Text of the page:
Tony Abbott’s recent comments comparing himself
with Ronald Reagan, Margaret Thatcher and John Howard prompt some
interesting afterthoughts. Without commenting on either Reagan or
Thatcher’s credentials, they are still strange bedfellows with whom he
chooses to be associated.
“This is not the first government to have a rough patch in the polls,” Mr Abbott told Channel 7’s Sunrise program. “The Howard government, the Thatcher government, the Reagan government all had rough patches in the polls.”
Firstly, to have the gall to compare himself in any context with
either Thatcher or Reagan is a grossly conceited act and not just
ignores the political climate for both leaders at the time, but fails to
see the vastly different economic world we live in today. And trying to
claim some comparison with John Howard sounds like a vain attempt to
restore some of his own crumbling reputation by association.
Neither of these pathetic efforts will work, even with the most
rusted-on Liberal supporters. They may still plan to vote for him, but I
can’t see them doing it with any conviction. Abbott has also forgotten
how John Howard fared in the1998 election that so nearly made him a one
term prime minister.
that election Labor gained an additional 18 seats and fell short by
just 6 seats of winning even though they won 51.54% of the two part
preferred vote. The 2016 election will be more difficult for the LNP.
The electoral boundaries will not be as kind to Abbott as they were to
If the LNP lose just 15 seats they will lose their majority and the
independents will have the balance of power. Assuming the 5 independents
are returned (unlikely as that is), it is hard to see all of them
aligning themselves with the LNP. However, if Labor win 21 seats they
will win government in their own right; not a huge ask if the present
polls are any indication.
Upcoming state elections due in Queensland and New South Wales will
doubtless restore the balance for Labor in both states after their
previous disastrous results, even if they don’t win. This will place
additional pressure on Abbott and will likely result in him making more
mistakes, more gaffes, more blunders.
But even before that, Abbott needs to take a closer look at what the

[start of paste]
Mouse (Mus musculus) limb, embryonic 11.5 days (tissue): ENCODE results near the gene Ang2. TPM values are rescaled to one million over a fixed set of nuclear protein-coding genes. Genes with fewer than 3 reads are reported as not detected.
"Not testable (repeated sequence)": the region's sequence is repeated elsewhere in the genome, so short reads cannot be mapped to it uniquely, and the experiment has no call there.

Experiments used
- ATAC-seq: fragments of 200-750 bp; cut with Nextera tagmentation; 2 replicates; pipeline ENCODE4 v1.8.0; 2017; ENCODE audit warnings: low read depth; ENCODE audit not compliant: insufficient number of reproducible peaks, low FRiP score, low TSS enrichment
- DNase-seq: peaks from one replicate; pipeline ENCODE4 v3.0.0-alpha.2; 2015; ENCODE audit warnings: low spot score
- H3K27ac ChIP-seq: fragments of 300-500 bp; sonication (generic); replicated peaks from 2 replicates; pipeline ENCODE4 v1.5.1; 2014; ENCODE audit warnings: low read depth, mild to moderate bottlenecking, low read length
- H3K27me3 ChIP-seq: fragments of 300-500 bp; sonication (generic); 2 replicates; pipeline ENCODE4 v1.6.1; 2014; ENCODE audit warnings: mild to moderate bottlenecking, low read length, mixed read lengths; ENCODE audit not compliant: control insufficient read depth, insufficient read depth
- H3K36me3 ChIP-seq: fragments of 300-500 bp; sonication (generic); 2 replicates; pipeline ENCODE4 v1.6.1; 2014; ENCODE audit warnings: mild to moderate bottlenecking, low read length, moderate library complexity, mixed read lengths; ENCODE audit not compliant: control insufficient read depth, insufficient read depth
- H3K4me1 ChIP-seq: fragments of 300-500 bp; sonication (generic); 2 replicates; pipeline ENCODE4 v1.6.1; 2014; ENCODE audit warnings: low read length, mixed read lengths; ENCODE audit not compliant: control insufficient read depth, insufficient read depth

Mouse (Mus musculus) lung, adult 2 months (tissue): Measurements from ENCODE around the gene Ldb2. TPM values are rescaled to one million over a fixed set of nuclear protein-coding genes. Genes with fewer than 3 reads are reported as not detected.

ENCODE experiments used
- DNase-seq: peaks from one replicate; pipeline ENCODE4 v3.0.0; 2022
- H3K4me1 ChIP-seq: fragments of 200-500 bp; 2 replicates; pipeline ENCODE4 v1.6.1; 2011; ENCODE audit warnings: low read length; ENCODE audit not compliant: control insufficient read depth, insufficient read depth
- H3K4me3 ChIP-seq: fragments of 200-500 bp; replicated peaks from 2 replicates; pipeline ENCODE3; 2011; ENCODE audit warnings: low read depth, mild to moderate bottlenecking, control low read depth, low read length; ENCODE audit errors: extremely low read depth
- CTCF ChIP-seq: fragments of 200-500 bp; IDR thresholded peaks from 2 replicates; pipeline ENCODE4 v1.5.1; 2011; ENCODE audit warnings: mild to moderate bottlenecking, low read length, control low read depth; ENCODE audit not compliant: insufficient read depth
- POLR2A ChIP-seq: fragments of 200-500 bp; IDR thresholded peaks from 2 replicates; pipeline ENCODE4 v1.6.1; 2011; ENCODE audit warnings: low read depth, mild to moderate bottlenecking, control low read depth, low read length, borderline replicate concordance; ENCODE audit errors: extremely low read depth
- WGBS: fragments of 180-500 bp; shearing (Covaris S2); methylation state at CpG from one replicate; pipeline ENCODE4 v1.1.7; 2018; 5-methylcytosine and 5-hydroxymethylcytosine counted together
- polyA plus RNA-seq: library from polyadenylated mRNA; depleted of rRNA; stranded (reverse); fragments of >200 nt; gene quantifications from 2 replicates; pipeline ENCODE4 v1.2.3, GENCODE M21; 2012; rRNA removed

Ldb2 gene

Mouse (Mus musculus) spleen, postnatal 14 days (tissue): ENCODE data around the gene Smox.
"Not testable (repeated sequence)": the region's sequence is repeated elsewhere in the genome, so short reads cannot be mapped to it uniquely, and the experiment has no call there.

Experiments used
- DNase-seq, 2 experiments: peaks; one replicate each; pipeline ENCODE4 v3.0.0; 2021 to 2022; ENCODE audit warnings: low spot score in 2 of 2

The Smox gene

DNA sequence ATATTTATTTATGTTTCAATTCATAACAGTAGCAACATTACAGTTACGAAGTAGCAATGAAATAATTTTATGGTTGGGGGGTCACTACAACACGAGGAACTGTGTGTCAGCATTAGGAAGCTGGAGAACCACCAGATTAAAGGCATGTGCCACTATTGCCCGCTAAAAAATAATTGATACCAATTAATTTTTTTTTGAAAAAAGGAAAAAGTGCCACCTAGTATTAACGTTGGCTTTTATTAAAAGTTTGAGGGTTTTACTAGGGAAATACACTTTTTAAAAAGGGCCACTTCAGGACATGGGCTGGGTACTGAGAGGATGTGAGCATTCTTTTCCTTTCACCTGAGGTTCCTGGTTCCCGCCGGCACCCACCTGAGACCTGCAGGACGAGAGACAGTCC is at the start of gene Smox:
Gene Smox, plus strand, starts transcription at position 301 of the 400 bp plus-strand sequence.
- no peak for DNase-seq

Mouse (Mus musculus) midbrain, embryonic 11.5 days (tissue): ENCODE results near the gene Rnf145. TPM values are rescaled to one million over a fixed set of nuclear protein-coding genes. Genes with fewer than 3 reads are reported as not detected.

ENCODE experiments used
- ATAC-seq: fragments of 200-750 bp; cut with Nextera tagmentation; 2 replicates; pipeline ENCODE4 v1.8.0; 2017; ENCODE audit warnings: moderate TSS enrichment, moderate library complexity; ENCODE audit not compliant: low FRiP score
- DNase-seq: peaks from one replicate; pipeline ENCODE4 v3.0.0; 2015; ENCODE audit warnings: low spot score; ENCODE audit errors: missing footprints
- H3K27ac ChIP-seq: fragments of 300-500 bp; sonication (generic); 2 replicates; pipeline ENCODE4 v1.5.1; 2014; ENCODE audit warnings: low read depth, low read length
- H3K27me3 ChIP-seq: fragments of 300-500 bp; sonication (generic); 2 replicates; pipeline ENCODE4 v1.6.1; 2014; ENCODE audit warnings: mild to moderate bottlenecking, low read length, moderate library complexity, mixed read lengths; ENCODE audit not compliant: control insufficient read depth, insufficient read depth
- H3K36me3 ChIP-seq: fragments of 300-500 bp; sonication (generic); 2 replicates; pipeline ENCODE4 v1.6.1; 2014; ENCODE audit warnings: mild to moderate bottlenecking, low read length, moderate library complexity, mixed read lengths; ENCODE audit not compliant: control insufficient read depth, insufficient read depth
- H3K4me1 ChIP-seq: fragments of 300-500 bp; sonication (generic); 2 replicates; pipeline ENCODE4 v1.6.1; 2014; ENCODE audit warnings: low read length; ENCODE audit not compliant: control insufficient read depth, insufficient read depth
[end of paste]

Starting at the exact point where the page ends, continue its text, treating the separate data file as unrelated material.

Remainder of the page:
Howard government achieved after they scraped home in 1998. As economic
managers their record is not very flattering.
They sold off highly profitable and productive assets
including, Telstra, our remaining share of the Commonwealth Bank,
Melbourne, Brisbane and Perth Airports and Dasfleet together with a
litany of others. They ignored glaring infrastructure projects that
could have been financed with the windfall of money pouring in from the
They chose not to increase compulsory superannuation contributions at
a time when salaries were going through the roof. They sold off 167
tonnes of our gold reserves at ridiculously low prices compared with
what happened subsequently.
Between 1997 and 2002 they lost $4.5 billion gambling on foreign exchange markets.
They squandered vast amounts of revenue that could have been used for
projects that contributed to growth (GDP) and spent it buying votes with
middle class welfare handouts that no one needed.
Peter Hartcher wrote in the Sydney Morning Herald in March 2009, “The
big picture of Howard fiscal policy was much worse. As the Treasury
reported last year, from the 2004-05 budget to the 2007 election the
China boom and a robust economy added $334 billion in windfall gains to
the budget surplus. Of this, the Howard government spent, or gave away
in tax cuts, $314 billion, or 94 per cent.”
Another comprehensive article on the fiscally irresponsible behaviour of the Howard government can be found here.
Yet despite this damning evidence, the general population still
believes those wasted years represented good financial management. And,
even today they rate the LNP as better financial managers.
If this is what Tony Abbott wants to be compared with, a government
where he and Joe Hockey were ministerial members, he has overlooked one
and Hockey do not have a truckload of money to waste. They are in the
opposite position to John Howard and Peter Costello.
It’s only going to get worse from here and compared with Howard,
Thatcher and Reagan, he and his treasurer are out of their league and
dropping further behind each day.